September 28, 2009

The Real Deal..

I must be honest, I had a brush with a "troll" the other day and it has turned out to be a very delightful experience.

No, not that I bested him in some imaginary verbal ju-jitsu match or dispatched him howling in pain with a fusillade of witty ripostes. But rather, much like that classic scene in one of those old Civil War movies where the Union soldier and the Reb strike a momentary peace to share tobacco, 'tack, and coffee, we found a few things we mutually liked and could discuss quite away from the heat of the political smirmishes around us. I regretted from the second or third round of our commentary calling him a "troll"; I rescind that unkind remark.

In any event, The Reaper - his sobriquet - called attention to the fact that he was on the flight line at Elmendorf AFB in Alaska when a Mig-29 landed for a scheduled refueling. I guess it was about the time the Soviet Union was floundering and on the brink of collapse, if it had not already suffered that fate. In any event, Reaper (a) must have been a brother member of the USAF (or a contract worker there) and (b) was witness to somehting that is not seen every day: the most advanced of your enemy's aircraft landing at one of your strategic outposts.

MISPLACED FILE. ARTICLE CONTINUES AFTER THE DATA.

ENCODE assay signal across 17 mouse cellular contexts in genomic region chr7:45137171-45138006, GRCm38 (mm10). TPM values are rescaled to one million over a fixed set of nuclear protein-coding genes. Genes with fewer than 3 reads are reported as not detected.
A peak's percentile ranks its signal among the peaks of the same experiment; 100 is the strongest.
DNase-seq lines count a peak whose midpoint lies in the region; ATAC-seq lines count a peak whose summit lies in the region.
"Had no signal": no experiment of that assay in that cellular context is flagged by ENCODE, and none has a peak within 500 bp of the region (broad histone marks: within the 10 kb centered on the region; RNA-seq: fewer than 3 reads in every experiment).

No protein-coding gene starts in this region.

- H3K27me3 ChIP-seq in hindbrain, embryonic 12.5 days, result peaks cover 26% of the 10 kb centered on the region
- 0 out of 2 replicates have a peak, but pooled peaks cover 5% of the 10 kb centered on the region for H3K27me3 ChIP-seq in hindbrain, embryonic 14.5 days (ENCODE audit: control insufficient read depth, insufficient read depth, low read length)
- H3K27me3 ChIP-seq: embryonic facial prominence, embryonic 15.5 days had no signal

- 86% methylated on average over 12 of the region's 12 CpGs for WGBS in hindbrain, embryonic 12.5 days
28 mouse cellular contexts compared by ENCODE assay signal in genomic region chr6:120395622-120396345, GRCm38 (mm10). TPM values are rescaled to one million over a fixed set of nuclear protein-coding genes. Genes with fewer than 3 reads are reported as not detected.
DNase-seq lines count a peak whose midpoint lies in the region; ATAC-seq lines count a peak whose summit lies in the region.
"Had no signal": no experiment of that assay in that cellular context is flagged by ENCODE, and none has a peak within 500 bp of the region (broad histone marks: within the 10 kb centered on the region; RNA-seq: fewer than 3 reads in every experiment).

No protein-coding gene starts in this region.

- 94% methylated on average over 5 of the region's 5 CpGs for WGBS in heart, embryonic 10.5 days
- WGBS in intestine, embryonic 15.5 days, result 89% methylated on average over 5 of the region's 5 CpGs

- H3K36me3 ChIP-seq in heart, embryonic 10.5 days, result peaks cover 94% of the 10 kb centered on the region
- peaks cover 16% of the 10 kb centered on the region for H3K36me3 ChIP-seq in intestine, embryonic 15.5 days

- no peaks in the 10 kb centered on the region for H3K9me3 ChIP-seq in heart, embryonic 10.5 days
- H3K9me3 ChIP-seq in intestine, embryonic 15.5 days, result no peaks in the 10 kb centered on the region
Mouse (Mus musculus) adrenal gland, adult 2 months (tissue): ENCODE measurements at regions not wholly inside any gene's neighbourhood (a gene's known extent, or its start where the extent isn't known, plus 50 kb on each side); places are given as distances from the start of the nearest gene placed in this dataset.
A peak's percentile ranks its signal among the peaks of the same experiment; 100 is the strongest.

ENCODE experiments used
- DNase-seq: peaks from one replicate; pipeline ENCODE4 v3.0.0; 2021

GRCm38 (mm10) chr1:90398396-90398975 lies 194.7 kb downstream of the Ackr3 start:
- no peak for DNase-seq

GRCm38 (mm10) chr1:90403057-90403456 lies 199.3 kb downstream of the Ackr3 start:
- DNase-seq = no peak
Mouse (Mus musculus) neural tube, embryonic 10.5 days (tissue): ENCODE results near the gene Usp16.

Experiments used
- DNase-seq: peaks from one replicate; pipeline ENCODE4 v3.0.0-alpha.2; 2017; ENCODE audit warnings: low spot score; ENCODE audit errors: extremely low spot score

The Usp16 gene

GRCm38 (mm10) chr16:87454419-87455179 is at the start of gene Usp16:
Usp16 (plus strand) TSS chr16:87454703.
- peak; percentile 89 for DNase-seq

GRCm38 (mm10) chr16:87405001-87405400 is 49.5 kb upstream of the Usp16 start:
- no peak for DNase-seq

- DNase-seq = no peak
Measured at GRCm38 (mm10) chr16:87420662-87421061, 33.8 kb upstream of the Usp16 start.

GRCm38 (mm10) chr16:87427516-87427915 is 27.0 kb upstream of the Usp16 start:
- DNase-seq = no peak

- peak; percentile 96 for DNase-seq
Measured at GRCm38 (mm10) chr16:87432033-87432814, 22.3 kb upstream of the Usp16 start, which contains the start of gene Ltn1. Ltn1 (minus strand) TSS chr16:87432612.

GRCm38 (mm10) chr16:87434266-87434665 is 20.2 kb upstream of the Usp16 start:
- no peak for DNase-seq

I mean, our Buffs or B-2s have not been dropping out of the sky into Tehran International from Whiteman or Diego Garcia, have they?

Anyway, it brought to mind a book I read about a very famous (and brave) young Voyska PVO (you know, Войска ПВО) pilot -- Lieutenant Viktor Belenko -- who defected with his Mig-25 to Japan back in the late 70s, looking for a better life and the reward that the government was offering to such people. Of course, they're heroes in our book, but the USSR had other ideas.

I stumbled upon a great book about this event and recommend it to you if you would like to really understand what life was like in the Soviet Air Defense Force back durig the Cold War. Back then, when I was in the Air Force, we did not have a lot of money to spray around on the niceties (O-clubs, recreational areas, or other such luxuries) but Lieutenant Belenko and his regiment had it far worse. They served long tours in very desolate stretches of their country. I mean, Minot or Grand forks were raging metropolises compared to the bases he was assigned to in Siberia.